The X-ray binary known as Swift J1858.6-0814 was discovered in 2018 during one of these spectacular eruptive episodes, baffling the astronomical community since the earliest observations. The system showed incredible flares for a year, emitting at all wavelengths from radio waves to X-rays.
The origin of these "cosmic fireworks" was unknown, but they were so bright that the scientific community believed that the compact object must be a black hole. However, the 2020 discovery of thermonuclear explosions identified the presence of a solid surface on the compact object, thus confirming that Swift J1858 contains a neutron star.
Thanks to an international multi-telescope observing campaign led by the IAC, the team discovered that Swift J1858 exhibits the same exotic accretionary instabilities as GRS 1915+105, a black hole that has served as a Rosetta Stone for deciphering the complex behavior of this neutron star.
"These instabilities occur at very high luminosities, giving rise to large-amplitude oscillations of the accretionary disk and strong ejections of matter," explains Federico Vincentelli, IAC researcher and first author of the article. "This dramatic process remains poorly understood and, until now, has only been observed in detail in a system in which the compact object is a black hole," he adds.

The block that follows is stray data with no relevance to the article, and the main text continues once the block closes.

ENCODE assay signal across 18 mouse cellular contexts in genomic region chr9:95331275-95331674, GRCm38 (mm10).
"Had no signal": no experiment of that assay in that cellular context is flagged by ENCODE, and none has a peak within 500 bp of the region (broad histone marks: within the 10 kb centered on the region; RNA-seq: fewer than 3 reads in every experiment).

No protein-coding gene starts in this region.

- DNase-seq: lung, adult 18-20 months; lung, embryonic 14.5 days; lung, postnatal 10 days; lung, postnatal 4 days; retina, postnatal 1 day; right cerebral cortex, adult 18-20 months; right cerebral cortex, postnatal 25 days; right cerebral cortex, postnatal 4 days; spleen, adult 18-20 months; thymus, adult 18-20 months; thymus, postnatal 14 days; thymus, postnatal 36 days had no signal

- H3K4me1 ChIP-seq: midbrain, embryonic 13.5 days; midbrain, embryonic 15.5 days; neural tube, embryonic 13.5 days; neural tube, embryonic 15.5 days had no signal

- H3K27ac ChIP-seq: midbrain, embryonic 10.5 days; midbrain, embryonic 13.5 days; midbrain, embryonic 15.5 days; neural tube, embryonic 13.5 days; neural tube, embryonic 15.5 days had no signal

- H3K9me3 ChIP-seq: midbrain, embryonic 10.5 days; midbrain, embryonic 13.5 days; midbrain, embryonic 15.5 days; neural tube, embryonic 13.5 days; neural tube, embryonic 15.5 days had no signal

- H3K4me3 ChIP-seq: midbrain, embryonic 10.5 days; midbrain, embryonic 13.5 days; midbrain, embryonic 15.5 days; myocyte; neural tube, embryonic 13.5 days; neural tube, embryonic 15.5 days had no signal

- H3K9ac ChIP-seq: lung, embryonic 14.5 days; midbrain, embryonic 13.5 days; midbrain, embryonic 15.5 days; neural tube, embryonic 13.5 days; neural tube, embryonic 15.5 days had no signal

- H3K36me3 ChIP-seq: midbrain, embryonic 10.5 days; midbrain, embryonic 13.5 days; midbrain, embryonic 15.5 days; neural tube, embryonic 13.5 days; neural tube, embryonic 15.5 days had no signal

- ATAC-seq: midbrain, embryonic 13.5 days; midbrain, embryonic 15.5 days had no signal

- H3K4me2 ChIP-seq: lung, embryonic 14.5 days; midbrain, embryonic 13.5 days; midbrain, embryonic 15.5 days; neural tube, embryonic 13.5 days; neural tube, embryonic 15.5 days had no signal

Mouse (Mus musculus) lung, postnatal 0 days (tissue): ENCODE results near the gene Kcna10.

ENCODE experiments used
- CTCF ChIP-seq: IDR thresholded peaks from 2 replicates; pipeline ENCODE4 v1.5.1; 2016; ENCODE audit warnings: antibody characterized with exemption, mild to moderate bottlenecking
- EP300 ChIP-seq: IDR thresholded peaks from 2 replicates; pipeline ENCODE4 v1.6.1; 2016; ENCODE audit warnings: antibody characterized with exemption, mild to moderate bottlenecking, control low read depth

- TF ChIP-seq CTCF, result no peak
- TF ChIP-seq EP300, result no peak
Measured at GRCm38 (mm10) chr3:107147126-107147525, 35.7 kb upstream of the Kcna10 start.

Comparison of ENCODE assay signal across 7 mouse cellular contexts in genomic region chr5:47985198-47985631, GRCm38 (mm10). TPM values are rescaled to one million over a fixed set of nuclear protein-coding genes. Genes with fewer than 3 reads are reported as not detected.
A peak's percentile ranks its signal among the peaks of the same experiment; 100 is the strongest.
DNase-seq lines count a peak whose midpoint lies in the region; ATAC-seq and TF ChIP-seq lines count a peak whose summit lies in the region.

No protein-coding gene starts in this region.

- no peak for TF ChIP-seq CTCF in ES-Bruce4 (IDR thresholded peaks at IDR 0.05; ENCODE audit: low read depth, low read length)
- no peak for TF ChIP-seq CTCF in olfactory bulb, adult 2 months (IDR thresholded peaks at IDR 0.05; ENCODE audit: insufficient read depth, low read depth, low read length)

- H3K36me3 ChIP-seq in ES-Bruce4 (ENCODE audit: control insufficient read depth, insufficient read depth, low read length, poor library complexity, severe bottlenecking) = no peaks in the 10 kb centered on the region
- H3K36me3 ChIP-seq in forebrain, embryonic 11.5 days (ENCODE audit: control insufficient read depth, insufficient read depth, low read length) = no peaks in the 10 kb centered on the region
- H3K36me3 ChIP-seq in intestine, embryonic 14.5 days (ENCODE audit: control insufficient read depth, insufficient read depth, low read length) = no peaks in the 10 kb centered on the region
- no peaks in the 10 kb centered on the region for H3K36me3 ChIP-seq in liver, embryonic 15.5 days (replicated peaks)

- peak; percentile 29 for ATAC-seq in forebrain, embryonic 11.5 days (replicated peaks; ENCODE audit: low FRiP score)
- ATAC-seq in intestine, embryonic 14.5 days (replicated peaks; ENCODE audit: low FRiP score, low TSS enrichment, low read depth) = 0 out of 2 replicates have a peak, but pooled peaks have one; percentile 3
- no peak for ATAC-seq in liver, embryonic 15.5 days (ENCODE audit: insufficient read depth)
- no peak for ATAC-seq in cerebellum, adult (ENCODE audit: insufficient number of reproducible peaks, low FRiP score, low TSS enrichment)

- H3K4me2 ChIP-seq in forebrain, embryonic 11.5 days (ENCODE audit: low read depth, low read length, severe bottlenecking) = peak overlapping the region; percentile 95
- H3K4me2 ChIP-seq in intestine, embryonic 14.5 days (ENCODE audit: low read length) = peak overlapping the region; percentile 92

By comparing the two systems, the scientific team was able to verify aspects never before observed. "We realized that we could explain the complex phenomenology of both objects with three ingredients: an unstable accretion disk, which produces extremely variable X-ray emission as the inner parts of the disk cyclically empty and fill; repeated ejections of matter (produced after the emptying of the disk), which can be seen in radio waves and infrared; and bright echoes of these internal variations in the outermost areas of the disk, which can be observed from infrared to ultraviolet", says Vincentelli.
"This study demonstrates that such an "instability" is a fundamental physical process and independent of the nature of the compact object. This work presents a new scenario that allows us to explain what happens in the vicinity of these exotic objects (neutron stars and black holes) when they accrete matter at very high rates", points out Montserrat Armas Padilla, IAC researcher and co-author of the article.
With a view to future research, the recent discovery provides the scientific community with new ingredients to understand the origin of accretionary instabilities. "We now plan to extend this type of study to other very luminous systems to shed light on black holes and neutron stars when they incorporate matter at extreme speeds," concludes Vincentelli.
Research Report:A shared accretion instability for black holes and neutron stars
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